Posted in My Makes

Dress in a Day: the Sequel

Back in September, my friend Sadie and I challenged ourselves to make a dress each in a day, which led to the creation of this Bettine dress, my first dress handmade from scratch. In the intervening months I clearly forgot just how stressed and crazed I was towards the end of the day, as I have decided to do it again.

This time, I’m making the Ultimate Shift Dress by Sew Over it, which I received as a free gift for subscribing to Simply Sewing magazine. It was a complete kit I received, with a pattern, instructions, fabric and notions – so this dress was completely free of charge. Fabulous! It did mean I didn’t get to choose the fabric, but the ditsy blue floral cotton I received is pretty but understated (and also disguises a multitude of sins!).

Spurred on by the 9 long, sewing-free weeks I’ve just had to endure, I chose to embark on Dress in a Day: the Sequel the very day after I returned home for the Easter holidays (two days ago). The aim was to have the dress finished for my Mum and Grandad’s birthday dinner last night. But would I make it in a day?


10:00 – I measure myself to figure out what size I need to make, iron my fabric (washed and dried overnight) and start cutting out the pattern pieces. I can do this, I think to myself, dress in a day? Easy! It doesn’t take long, however, for my mum to distract me with coffee, cake and catch-up chat (we haven’t seen each other for 9 weeks, after all). So, going well.

11:40 – I return to the task at hand and pin the pattern pieces to the fabric. Am feeling slightly at sea by this stage, without Sadie or a Disney soundtrack to help me out.

They overlap here, but I swear it works out in the end. Do not fear

12:30 – main panels cut out with my beautiful rotary cutter, I move onto the sleeve and facing pieces.

 I didn’t even slice my finger open with the rotary cutter on this project. Result!

12:45 – a lovely lunch of cheese on toast is taken in the lounge, seeing as I’m using the dining table as my cutting table, and Mum is too scared to ask me to move. I am well and truly ‘in the zone’.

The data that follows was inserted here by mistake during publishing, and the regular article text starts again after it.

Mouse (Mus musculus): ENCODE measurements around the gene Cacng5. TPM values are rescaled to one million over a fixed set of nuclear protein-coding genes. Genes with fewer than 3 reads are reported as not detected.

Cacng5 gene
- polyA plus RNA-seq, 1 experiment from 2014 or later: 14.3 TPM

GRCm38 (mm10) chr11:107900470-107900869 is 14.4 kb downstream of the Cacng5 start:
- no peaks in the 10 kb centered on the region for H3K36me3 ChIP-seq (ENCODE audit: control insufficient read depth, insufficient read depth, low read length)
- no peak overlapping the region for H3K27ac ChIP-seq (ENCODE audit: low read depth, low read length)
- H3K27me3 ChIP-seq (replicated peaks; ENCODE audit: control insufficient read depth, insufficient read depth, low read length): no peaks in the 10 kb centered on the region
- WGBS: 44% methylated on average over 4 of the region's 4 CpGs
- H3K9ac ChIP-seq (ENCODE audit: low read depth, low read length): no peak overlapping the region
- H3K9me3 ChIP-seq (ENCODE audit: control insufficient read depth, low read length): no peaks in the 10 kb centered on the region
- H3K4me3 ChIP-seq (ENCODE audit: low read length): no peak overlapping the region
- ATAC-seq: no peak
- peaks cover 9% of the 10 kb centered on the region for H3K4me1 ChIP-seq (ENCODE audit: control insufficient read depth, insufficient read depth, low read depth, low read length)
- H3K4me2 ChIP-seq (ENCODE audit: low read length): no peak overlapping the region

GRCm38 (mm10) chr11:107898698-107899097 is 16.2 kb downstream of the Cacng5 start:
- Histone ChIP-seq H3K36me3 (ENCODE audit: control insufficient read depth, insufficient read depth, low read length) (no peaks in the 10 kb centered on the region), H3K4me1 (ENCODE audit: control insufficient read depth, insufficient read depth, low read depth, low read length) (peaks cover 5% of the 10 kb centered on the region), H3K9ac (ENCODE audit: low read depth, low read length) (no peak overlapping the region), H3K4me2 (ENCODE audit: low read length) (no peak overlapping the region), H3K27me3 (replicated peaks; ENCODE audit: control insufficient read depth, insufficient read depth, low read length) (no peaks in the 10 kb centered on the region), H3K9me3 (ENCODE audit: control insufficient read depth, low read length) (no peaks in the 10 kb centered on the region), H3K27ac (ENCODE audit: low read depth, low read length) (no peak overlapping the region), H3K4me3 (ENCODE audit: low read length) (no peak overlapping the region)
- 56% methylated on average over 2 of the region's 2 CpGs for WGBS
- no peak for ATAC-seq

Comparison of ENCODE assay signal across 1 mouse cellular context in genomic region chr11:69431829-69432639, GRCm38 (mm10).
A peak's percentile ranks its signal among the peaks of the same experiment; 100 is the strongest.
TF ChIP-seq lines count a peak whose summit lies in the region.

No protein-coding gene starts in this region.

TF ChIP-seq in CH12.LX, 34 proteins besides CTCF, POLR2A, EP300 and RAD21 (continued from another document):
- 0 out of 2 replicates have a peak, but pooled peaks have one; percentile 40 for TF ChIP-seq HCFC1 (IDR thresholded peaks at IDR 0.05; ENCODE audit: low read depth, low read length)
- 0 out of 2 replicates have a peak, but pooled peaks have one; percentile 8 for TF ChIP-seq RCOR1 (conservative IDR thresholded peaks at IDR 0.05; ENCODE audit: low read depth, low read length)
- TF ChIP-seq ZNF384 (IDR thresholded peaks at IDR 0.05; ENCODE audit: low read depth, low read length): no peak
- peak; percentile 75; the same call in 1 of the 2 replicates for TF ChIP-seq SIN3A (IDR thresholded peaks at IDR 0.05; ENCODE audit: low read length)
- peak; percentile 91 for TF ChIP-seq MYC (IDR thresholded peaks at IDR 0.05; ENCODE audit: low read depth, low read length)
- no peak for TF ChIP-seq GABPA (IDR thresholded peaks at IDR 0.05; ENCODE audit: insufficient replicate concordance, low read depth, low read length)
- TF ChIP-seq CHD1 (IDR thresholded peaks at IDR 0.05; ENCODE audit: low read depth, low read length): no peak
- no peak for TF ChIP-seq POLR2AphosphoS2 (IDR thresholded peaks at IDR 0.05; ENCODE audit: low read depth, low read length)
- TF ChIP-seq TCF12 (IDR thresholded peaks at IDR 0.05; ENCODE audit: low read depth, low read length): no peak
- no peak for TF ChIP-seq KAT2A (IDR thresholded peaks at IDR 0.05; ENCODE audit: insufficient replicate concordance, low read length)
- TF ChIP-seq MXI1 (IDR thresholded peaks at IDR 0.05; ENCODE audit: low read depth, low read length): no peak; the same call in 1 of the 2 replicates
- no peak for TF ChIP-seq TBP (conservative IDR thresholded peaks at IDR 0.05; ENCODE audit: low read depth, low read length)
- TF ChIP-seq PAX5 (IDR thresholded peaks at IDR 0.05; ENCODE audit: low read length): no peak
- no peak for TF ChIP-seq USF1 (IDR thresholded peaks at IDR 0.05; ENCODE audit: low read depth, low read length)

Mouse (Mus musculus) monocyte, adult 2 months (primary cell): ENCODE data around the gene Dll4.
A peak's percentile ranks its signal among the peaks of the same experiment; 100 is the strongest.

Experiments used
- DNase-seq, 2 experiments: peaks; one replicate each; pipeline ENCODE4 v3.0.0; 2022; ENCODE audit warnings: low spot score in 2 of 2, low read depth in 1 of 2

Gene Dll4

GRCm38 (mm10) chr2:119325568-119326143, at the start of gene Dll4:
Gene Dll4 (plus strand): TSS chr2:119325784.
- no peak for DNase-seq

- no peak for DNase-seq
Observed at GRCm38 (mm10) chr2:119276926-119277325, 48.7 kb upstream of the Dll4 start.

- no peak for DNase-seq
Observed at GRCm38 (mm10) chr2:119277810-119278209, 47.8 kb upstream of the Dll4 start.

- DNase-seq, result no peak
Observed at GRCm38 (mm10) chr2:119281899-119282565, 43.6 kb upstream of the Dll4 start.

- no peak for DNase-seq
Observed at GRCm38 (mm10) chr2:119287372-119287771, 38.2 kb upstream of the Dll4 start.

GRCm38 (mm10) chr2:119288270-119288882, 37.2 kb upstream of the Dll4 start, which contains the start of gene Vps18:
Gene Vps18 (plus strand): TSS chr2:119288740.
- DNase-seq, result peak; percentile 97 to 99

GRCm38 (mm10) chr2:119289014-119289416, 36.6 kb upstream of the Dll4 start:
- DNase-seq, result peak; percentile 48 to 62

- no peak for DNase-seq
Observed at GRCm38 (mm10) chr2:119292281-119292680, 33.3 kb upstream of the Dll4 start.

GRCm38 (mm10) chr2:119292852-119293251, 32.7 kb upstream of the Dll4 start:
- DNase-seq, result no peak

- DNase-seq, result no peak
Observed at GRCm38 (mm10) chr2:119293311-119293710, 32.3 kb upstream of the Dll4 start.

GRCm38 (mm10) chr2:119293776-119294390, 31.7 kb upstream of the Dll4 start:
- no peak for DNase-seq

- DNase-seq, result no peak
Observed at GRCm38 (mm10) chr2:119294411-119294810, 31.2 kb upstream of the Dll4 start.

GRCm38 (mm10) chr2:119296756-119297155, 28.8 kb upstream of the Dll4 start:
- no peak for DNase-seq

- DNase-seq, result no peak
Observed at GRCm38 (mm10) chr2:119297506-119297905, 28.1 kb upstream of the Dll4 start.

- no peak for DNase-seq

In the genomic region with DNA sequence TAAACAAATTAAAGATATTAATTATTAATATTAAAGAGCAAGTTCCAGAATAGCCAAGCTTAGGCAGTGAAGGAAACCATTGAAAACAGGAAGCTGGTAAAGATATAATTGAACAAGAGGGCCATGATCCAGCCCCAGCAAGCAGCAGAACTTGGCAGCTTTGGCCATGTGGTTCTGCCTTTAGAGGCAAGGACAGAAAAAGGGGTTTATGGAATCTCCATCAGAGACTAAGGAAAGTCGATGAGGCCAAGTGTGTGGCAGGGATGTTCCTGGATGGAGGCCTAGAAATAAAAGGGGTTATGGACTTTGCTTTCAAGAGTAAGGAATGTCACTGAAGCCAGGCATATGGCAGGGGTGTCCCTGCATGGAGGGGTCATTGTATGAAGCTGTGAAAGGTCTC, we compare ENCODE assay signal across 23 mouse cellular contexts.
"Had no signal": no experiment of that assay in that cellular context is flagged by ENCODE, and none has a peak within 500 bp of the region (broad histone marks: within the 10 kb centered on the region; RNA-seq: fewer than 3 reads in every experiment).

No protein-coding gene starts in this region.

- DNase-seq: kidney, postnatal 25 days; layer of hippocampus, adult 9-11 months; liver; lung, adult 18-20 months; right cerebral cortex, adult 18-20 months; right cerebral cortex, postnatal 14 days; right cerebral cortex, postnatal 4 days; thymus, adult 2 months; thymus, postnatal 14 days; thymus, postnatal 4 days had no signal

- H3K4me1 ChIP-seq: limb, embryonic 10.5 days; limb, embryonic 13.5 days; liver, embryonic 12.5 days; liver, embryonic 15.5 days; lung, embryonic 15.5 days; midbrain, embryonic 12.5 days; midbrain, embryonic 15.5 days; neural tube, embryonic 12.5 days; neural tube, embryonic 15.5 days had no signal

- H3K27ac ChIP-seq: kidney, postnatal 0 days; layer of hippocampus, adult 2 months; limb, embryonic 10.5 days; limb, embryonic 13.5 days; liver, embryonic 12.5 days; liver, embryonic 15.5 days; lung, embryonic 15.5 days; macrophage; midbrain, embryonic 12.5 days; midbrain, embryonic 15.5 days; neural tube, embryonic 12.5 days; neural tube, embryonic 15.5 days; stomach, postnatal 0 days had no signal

13:40 – it’s not long after lunch before I’ve finished cutting out the pattern pieces. I smugly think back to the first Dress in a Day, when it was a further hour before I’d finished cutting out. Probably because I kept getting distracted by singing along to Disney songs.

Pieces cut, darts tailor-tacked. Let’s do this.

14:45 – after quite a lot of faff with tailor-tacks and marking my darts, I actually get round to some sewing. Incredible. I feel less smug now, as I’m only about half-an-hour ahead of where I was last time (and there are fewer pattern pieces anyway so I’ve done less work). However, I feel relatively proud of what can only be described as the best darts I’ve ever sewn.

Spot the dart

15:15 – a new burst of energy and enthusiasm hits me and I sew up the centre back seam, finish the edges and press the thing relatively speedily for me.

Look! A thing which actually looks like it might become a dress!

15:30 – another fifteen minutes later, and I’ve edge-stitched around the back neck opening, too. All is going surprisingly well. Almost too well.

16:00 – Mum tempts me away again with more coffee and chat. I’m not too perturbed. Progress is sure and steady, so I can afford to take a break.

16:45 – I return to work and sew my front and back pieces together.

OMG! It looks like a dress!

17:15 – I’ve moved onto the sleeves and I’m a bit nervous. They’re my first ever set-in sleeves and so I take it a bit slower as I ease-stitch across the top and sew up the side seams.

So far, so good. This isn’t scary. We can do this.

18:30 – it’s dinner time. I realise that I am completely and utterly starving, and I wolf down my risotto at an alarming rate.

19:30 – dinner finished, I return to the sleeves and spend a stressful half-hour easing them into their corresponding armholes.

Ease-y does it. Also, putting in a pin every millimetre is definitely the way to do it